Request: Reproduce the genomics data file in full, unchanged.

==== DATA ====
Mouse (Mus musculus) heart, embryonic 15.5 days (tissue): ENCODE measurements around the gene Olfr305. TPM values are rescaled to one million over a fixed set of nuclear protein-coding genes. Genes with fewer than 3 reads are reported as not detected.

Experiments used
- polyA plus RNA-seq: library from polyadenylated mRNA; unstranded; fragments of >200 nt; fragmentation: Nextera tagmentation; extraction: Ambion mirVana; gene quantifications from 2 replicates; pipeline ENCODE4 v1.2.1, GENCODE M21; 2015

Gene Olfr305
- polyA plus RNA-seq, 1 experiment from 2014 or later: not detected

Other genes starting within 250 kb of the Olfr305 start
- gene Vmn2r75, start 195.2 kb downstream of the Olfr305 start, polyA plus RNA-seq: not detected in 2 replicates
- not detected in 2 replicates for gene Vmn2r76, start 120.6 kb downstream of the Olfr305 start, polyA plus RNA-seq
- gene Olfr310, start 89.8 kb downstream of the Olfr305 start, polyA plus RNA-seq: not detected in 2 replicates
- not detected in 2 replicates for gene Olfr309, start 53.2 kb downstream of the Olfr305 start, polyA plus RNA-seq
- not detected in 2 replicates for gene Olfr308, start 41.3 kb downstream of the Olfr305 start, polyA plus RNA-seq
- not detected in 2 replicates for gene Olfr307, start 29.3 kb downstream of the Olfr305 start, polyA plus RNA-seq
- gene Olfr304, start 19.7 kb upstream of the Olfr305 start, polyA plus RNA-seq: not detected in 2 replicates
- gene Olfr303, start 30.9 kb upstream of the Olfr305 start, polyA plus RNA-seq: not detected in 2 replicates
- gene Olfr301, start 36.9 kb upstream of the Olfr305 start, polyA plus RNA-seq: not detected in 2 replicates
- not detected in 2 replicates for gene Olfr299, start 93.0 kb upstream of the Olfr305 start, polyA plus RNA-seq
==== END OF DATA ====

Mouse (Mus musculus) heart, embryonic 15.5 days (tissue): ENCODE measurements around the gene Olfr305. TPM values are rescaled to one million over a fixed set of nuclear protein-coding genes. Genes with fewer than 3 reads are reported as not detected.

Experiments used
- polyA plus RNA-seq: library from polyadenylated mRNA; unstranded; fragments of >200 nt; fragmentation: Nextera tagmentation; extraction: Ambion mirVana; gene quantifications from 2 replicates; pipeline ENCODE4 v1.2.1, GENCODE M21; 2015

Gene Olfr305
- polyA plus RNA-seq, 1 experiment from 2014 or later: not detected

Other genes starting within 250 kb of the Olfr305 start
- gene Vmn2r75, start 195.2 kb downstream of the Olfr305 start, polyA plus RNA-seq: not detected in 2 replicates
- not detected in 2 replicates for gene Vmn2r76, start 120.6 kb downstream of the Olfr305 start, polyA plus RNA-seq
- gene Olfr310, start 89.8 kb downstream of the Olfr305 start, polyA plus RNA-seq: not detected in 2 replicates
- not detected in 2 replicates for gene Olfr309, start 53.2 kb downstream of the Olfr305 start, polyA plus RNA-seq
- not detected in 2 replicates for gene Olfr308, start 41.3 kb downstream of the Olfr305 start, polyA plus RNA-seq
- not detected in 2 replicates for gene Olfr307, start 29.3 kb downstream of the Olfr305 start, polyA plus RNA-seq
- gene Olfr304, start 19.7 kb upstream of the Olfr305 start, polyA plus RNA-seq: not detected in 2 replicates
- gene Olfr303, start 30.9 kb upstream of the Olfr305 start, polyA plus RNA-seq: not detected in 2 replicates
- gene Olfr301, start 36.9 kb upstream of the Olfr305 start, polyA plus RNA-seq: not detected in 2 replicates
- not detected in 2 replicates for gene Olfr299, start 93.0 kb upstream of the Olfr305 start, polyA plus RNA-seq